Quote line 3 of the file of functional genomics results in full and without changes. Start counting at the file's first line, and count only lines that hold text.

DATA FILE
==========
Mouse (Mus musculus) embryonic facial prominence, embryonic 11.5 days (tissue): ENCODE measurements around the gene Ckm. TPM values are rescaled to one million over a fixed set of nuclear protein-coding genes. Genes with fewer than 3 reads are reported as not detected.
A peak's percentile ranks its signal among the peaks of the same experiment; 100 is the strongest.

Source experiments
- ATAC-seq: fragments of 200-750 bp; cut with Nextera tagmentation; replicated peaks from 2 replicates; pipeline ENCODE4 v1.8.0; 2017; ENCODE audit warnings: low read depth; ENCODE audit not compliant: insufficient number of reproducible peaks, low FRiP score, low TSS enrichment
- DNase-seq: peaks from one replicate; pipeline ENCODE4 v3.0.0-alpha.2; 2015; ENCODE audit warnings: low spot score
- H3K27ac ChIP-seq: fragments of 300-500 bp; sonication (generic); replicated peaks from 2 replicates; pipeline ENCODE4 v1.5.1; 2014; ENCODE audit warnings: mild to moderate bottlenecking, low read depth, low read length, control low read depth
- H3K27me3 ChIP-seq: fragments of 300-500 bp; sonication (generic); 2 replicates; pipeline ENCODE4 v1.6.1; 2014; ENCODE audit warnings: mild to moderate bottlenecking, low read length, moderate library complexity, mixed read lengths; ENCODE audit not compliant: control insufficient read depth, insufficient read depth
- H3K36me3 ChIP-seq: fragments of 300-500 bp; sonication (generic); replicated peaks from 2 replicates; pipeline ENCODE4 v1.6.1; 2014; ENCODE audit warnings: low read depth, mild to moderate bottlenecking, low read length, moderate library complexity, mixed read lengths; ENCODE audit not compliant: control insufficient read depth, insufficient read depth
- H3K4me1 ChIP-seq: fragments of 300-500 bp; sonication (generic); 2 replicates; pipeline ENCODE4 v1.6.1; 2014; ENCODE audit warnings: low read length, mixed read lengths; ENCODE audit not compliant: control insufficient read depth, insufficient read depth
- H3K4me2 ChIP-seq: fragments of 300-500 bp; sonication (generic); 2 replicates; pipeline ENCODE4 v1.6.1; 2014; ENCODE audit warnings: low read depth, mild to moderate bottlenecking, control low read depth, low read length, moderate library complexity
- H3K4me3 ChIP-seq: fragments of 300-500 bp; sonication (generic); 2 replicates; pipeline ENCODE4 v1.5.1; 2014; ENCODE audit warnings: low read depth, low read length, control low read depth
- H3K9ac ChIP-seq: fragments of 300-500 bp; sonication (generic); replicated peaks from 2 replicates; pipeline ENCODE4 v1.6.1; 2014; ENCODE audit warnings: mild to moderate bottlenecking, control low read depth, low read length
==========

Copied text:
Source experiments